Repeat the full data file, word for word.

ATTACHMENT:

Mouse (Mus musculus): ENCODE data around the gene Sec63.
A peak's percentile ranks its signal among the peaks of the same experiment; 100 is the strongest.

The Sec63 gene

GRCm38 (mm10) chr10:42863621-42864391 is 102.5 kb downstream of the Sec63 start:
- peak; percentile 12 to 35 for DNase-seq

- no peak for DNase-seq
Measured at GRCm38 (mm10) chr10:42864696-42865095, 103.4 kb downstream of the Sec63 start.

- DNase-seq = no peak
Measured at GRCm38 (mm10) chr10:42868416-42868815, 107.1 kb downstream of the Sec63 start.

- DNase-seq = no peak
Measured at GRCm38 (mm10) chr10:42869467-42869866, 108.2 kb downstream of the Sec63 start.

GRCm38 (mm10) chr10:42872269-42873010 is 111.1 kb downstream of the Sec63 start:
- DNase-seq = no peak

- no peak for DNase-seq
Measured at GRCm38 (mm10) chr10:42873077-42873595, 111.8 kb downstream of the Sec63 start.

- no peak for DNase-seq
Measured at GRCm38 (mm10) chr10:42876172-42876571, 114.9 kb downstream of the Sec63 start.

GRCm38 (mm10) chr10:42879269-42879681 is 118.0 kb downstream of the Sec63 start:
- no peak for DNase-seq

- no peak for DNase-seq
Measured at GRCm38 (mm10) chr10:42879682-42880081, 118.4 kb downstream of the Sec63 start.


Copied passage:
Mouse (Mus musculus): ENCODE data around the gene Sec63.
A peak's percentile ranks its signal among the peaks of the same experiment; 100 is the strongest.

The Sec63 gene

GRCm38 (mm10) chr10:42863621-42864391 is 102.5 kb downstream of the Sec63 start:
- peak; percentile 12 to 35 for DNase-seq

- no peak for DNase-seq
Measured at GRCm38 (mm10) chr10:42864696-42865095, 103.4 kb downstream of the Sec63 start.

- DNase-seq = no peak
Measured at GRCm38 (mm10) chr10:42868416-42868815, 107.1 kb downstream of the Sec63 start.

- DNase-seq = no peak
Measured at GRCm38 (mm10) chr10:42869467-42869866, 108.2 kb downstream of the Sec63 start.

GRCm38 (mm10) chr10:42872269-42873010 is 111.1 kb downstream of the Sec63 start:
- DNase-seq = no peak

- no peak for DNase-seq
Measured at GRCm38 (mm10) chr10:42873077-42873595, 111.8 kb downstream of the Sec63 start.

- no peak for DNase-seq
Measured at GRCm38 (mm10) chr10:42876172-42876571, 114.9 kb downstream of the Sec63 start.

GRCm38 (mm10) chr10:42879269-42879681 is 118.0 kb downstream of the Sec63 start:
- no peak for DNase-seq

- no peak for DNase-seq
Measured at GRCm38 (mm10) chr10:42879682-42880081, 118.4 kb downstream of the Sec63 start.